Research Article Received: 25 June 2014
Revised: 8 December 2014
Accepted article published: 19 December 2014
Published online in Wiley Online Library: 9 February 2015
(wileyonlinelibrary.com) DOI 10.1002/jsfa.7055
Eﬀect of sustainability information on consumers’ liking of freshwater prawn (Macrobrachium rosenbergii) Julia Siqueira Simoes,a* Eliane Teixeira Mársico,a Adriano Gomes da Cruz,b Mônica Queiroz de Freitas,a Laís Higino Doroa and Carlos Adam Conte-Juniora Abstract BACKGROUND: This research aimed to investigate whether consumer acceptance is aﬀected by information on sustainable practices on the product label. Hedonic evaluations of freshwater prawns were performed by 80 consumers under three aspects: the blind condition – consumers taste samples without information; expected – without tasting samples, consumers evaluated the message ’Freshwater prawns were grown using sustainable practices, reducing environmental impacts caused by traditional breeding’; informed – in which prawns were tasted and the card evaluated. RESULTS: For the entire consumer group, it was observed that the message about sustainability on packaging increased freshwater prawn acceptability (8.25, expected condition (E) versus 6.75, blind condition (B)). High scores were observed under all three test conditions, ranging from 6 (like slightly) to 9 (like extremely), on a 9-point scale. CONCLUSION: It can be concluded that the use of sustainable information can inﬂuence consumers’ perception and increase their preference toward freshwater prawns, and even increase the sensory attributes of the product. © 2014 Society of Chemical Industry Keywords: label; acceptability; assimilation; environment; aquaculture; giant prawn
In recent years information on food products has become more important, reﬂecting an increased interest among consumers in the origin and production methods of foods.1,2,3 Several studies have demonstrated that information can have a large impact on consumers’ perception and liking of food products.4,5 On-package information about food production methods is increasingly relevant for consumers who want to diﬀerentiate between conventional products and products with distinctive advantages related to moral and health aspects.6 This type of product information is also a promising instrument for policymakers in government and industry who aim to foster sustainable consumption and production patterns.7 A recent survey of Brazilian people showed that information about environmental responsibility is perceived by most consumers (53%). However, many of these believe this to be a marketing strategy.8 Consumers evaluate their overall liking of food products by the perception of their sensory properties. However, much research has shown that, in everyday life, consumer likes and food choices also depend on non-sensory attributes, such as product information (brand, price, nutritional knowledge), attitudes and beliefs (such as convenience or health properties) or past experiences.5,9,10 Therefore, the importance of these factors for food companies is increasing.11 J Sci Food Agric 2015; 95: 3160–3164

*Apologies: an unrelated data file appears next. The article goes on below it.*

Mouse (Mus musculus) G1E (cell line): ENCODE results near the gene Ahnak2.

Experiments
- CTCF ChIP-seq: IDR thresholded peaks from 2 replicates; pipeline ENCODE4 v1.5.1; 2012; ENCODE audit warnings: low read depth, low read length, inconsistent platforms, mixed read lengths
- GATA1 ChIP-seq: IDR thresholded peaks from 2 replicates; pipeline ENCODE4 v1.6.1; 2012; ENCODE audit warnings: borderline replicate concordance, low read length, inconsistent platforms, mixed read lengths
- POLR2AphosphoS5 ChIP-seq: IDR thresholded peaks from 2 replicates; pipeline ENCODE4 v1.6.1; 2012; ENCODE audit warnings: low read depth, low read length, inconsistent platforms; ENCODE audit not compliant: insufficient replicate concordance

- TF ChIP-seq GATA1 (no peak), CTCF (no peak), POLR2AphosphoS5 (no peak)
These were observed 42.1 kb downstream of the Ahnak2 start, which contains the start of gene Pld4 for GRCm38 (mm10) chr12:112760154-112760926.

On the other hand, sustainable products could have improved purchase by emphasizing personal relevance such as the interest in sustainability and sustainable production, and sustainable consumption has increased at all levels of agriculture and food production.12 Achieving sustainable development includes strategies to meet economic (proﬁt), social (people), and environmental (planet) goals.13 Although consumer interest in sustainable products may be growing, sustainable food markets remain niche markets, attracting consumers with a speciﬁc proﬁle. In general, about 30% of consumers have a positive attitude towards sustainable consumption.14 These consumers claim to pay attention to ecological packaging and the origin of food products, and regularly buy sustainable organic food products. Increase in the consumption of ﬁsh has a strong impact on ecosystem health, and non-sustainable practices will inevitably
Correspondence to: Julia Siqueira Simoes, Faculdade de Medicina Veterinária, Universidade Federal Fluminense (UFF), Rua Vital Brazil Filho, 64, Niterói, 24.230-340, Rio de Janeiro, Brazil. E-mail: [email protected]
a Faculdade de Medicina Veterinária, Universidade Federal Fluminense (UFF), Niterói, 24.230-340, Rio de Janeiro, Brazil b Instituto Federal de Educação, Ciência e Tecnologia do Rio de Janeiro (IFRJ), Mestrado Proﬁssional em Ciência e Tecnologia de Alimentos (PGCTA), Maracanã, 20270-021, Rio de Janeiro, Brazil
© 2014 Society of Chemical Industry
Sustainability on consumers’ acceptance of prawns lead to the decrease if not extinction of ﬁsh stock and therefore make ﬁsh consumption, with its health-supporting properties, difﬁcult or impossible for future generations.15,16,17 Although seafood is the most highly traded food internationally, the marine ﬁsh catch has plateaued and may even be in decline, while the size of the human population is still increasing. This leaves the expansion of aquaculture as the only way to maintain, or even increase, global per capita consumption of ﬁsh.18 Several shrimp-farming ventures collapsed in the 1990s, owing to a degraded environment and disease.19 Because of this, aquafarmers realized that shrimp farming is likely to be in conﬂict with sustainable development.20 Freshwater prawn farming has gained recognition in the last decade because of its low environmental impact, suitability to small-scale systems, compliance with the precepts of sustainable aquaculture, economic viability, export potential and use of a polyculture system, thus diversifying income sources and increasing proﬁtability.21,22,23 For these reasons, the freshwater prawn is considered a more sustainable product, achieving expectation for a range of markets and consumers. In this context, we aimed to study the eﬀect of information on sustainable practices on labels of freshwater prawn products and its inﬂuence on consumer acceptance.